This is a website about alternative currencies.Might be worth a look to those who have realised that you don't necessarily have to have money as such to be prosperous.

This is a website for something called The Green Guide. I know nothing about it, but am hoping it is something worthy. Please let me know if it is questionable.

This is a site concerned with one of the most unpopular planning decisions ever made in Greater London, the Crystal Palace Complex. It is so stunningly awful that only a handful of people who do not live near it appear to approve, whilst the rest are not entirely uninclined to mention such things as payola, freemasons....you name it! The site belongs to the London Borough of Bromley, but the aggro generated by it and the destruction of amenity caused by it will be almost entirely suffered by residents of adjoining boroughs and not the people of Bromley themselves.

This is a recycling site based in London, and offering materials to anybody. The organisation is a charity seeking to link suppliers of surplus materials with users. Especially good for the more ingenious designers amongst us.

The email of the people who run the above site is cs@london-recycling.demon.co.uk. They are called Creative Supplies. Look them up for more info.

Here's an interesting education site - particularly for those who have young children and are not quite sure what to do to avoid the worst of what`s on offer in the mainstream of education.They are called www.edrev.org.

early Othernews - 1992, 93, 94.

Early Other News essays.

There were a few essays that went out with the early Other News as a freestanding item. You can read these by clicking below.

Essays.

The Soup Designer`s Handbook.

The Soup Designer`s Handbook.

London Journey - a trip from Docklands through Beckenham and back to Docklands.

Friday Woodworkers.

(Friday Woodworkers are suffering a temporary break due to some of the episodes not having been fully edited at the time of writing. It may take some timne to fix this problem.

Episode 17.

(These articles were written in 1988, and were my first attempt at writing. Some people when shown these fell about laughing, some smiled faintly - and some yawned. I thought I was going to write a technical book, but it soon became apparent that I was much more interested in the people than the technology - and that is the main reason there are no drawings - although it might be rather good to do a couple of caricatures sometime.)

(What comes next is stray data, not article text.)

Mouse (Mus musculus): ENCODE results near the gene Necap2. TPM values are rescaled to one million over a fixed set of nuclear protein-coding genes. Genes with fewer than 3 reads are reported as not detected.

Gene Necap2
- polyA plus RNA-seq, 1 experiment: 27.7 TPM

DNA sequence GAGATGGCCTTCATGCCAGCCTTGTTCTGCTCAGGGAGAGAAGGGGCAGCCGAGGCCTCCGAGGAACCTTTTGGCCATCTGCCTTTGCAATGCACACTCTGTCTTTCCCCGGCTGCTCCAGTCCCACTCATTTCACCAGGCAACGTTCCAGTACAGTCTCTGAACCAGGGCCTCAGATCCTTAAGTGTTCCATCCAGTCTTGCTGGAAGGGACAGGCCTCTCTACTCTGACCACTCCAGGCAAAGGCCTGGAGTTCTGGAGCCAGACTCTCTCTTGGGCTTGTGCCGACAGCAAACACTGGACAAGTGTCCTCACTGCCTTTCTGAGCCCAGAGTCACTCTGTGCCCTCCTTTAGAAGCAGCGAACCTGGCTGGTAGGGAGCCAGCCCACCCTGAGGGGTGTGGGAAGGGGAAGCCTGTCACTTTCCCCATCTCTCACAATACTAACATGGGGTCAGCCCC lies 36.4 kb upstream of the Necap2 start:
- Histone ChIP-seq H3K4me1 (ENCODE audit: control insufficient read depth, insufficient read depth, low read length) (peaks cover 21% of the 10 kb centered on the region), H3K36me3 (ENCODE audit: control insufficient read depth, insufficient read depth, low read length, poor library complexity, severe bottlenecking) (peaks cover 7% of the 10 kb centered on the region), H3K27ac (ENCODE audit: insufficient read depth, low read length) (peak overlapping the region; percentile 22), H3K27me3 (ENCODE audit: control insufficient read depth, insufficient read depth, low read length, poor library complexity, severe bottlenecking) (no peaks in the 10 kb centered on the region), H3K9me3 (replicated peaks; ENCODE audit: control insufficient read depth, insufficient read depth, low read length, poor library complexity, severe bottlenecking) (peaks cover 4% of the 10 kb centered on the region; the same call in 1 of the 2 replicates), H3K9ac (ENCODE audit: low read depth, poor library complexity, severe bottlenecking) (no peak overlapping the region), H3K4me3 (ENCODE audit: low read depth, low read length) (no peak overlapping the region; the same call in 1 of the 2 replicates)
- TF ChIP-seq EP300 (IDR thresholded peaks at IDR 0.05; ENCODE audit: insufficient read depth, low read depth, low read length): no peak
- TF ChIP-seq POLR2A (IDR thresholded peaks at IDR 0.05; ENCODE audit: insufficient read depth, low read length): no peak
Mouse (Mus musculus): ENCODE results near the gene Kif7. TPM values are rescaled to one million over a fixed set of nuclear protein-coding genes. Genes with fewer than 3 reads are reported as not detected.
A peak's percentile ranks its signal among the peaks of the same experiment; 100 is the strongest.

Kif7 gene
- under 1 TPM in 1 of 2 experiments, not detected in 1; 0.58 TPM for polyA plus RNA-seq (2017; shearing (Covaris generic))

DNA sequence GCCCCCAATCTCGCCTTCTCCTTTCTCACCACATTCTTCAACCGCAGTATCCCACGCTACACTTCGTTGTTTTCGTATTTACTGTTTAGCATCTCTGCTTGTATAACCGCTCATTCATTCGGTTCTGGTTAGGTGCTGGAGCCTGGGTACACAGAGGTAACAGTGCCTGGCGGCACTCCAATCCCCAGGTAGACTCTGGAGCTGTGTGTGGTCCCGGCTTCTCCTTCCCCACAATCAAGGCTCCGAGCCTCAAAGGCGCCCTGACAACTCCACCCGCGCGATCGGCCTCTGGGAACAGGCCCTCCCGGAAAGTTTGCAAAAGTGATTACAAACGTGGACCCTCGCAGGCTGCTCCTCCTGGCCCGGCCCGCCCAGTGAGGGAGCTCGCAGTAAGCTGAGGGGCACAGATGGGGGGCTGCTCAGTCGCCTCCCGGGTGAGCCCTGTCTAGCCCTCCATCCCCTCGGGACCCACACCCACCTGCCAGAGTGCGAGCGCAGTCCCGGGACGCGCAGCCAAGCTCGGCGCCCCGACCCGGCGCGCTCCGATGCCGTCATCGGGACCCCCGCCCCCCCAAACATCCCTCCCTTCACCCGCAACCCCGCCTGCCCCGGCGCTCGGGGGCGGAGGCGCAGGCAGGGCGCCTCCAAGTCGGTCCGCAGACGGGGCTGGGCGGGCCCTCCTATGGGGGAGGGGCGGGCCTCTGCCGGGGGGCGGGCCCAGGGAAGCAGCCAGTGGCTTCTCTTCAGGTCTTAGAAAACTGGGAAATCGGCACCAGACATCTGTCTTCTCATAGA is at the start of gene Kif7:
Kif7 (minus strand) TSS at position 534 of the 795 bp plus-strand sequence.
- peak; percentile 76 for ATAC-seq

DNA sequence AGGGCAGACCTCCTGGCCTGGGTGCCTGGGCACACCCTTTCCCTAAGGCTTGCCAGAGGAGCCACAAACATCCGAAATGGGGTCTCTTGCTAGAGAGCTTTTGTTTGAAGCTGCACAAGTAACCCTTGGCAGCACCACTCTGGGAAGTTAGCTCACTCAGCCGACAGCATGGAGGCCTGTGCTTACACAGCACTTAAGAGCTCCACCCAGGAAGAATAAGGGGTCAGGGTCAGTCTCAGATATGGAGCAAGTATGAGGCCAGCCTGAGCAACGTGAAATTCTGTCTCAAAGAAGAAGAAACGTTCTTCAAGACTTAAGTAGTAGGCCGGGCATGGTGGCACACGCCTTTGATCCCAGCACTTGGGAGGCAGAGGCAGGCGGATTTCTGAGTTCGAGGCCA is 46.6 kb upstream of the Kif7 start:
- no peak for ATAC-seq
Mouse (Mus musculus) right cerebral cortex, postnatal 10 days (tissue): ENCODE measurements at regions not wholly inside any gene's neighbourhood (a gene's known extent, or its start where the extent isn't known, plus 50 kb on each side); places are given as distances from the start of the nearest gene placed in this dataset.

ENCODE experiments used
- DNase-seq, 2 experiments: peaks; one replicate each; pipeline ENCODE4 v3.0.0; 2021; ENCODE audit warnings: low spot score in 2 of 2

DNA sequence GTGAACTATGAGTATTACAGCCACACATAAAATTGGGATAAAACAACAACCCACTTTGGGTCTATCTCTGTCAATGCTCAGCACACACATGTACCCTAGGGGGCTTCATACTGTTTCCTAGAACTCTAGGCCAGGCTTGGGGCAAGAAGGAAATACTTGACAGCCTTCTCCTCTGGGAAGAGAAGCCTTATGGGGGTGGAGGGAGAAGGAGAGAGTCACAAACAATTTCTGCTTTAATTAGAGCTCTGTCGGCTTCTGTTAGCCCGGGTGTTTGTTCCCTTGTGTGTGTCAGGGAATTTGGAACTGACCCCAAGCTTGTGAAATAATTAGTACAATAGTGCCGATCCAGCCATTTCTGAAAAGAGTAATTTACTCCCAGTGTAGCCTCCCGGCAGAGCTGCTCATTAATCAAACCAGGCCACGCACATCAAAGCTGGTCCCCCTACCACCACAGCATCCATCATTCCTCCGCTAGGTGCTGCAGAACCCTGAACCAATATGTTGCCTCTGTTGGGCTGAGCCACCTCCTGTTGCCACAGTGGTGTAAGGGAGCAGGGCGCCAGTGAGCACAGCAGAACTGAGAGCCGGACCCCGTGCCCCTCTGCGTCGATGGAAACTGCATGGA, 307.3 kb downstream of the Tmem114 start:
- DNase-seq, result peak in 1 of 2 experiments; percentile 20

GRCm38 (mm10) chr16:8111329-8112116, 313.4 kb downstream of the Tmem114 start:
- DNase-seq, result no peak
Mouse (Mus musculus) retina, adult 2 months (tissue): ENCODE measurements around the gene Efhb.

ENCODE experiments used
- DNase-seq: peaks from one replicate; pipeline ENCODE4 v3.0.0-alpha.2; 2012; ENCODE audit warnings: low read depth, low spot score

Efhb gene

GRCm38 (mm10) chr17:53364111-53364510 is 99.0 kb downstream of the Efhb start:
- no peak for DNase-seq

Index of Friday Woodorker articles (and a means of access).

Index of earlier issues.

Gabriele Gad on alternative therapy.

A READER COMPLAINED that it was not possible to go back more than 6 articles in Gabriele`s area. Regrettably this is because there is no index, and I have not the time to organise one yet. However, for those determined enough to find the early ones, they should be accessible by going to an early Other News and clicking through from it. This will not be fast, but I think will do the job. They started about November 1997 I think.

editor@othernews.co.uk

Cartoons and graphics.

drawings click here.

sheet music click here.

Consumers.

LEXMARK 3200 PRINTER.

In an earlier issue I told you about my feelings regarding Tempo retailers and the Lexmark 3200 printer I bought from them.

The Lexmark 3200 printer I got from Tempo must surely be the most uneconomical printer I could possibly have bought. The black cartridge only does about 250 pages of ordinary type - for 28! That makes each sheet cost 11.2 pence plus the cost of the paper and probably another 11.2 pence more if any colour is used! - ABOUT 22.4 PENCE A SHEET! Nearly a pound for every four sheets!

I wouldn`t recommend you to buy it - but also look at my earlier article for an idea of Tempo`s service.

Wanted

A person to help make up a subject index for the growing numbers of articles on The Other News From England. Email editor@othernews.co.uk

8- or more-track tape recorder. email pcj@gn.apc.org

All material on this site is copyright. Contact me if you want to use it. I am quite flexible. Educational non-profit use is free - but ask for permission and print an acknowledgement. If you can`t think what to print, put:

From The Other News From England. http://www.othernews.co.uk

Even better if you print the date of the article.

editor@othernews.co.uk

That`s all this week folks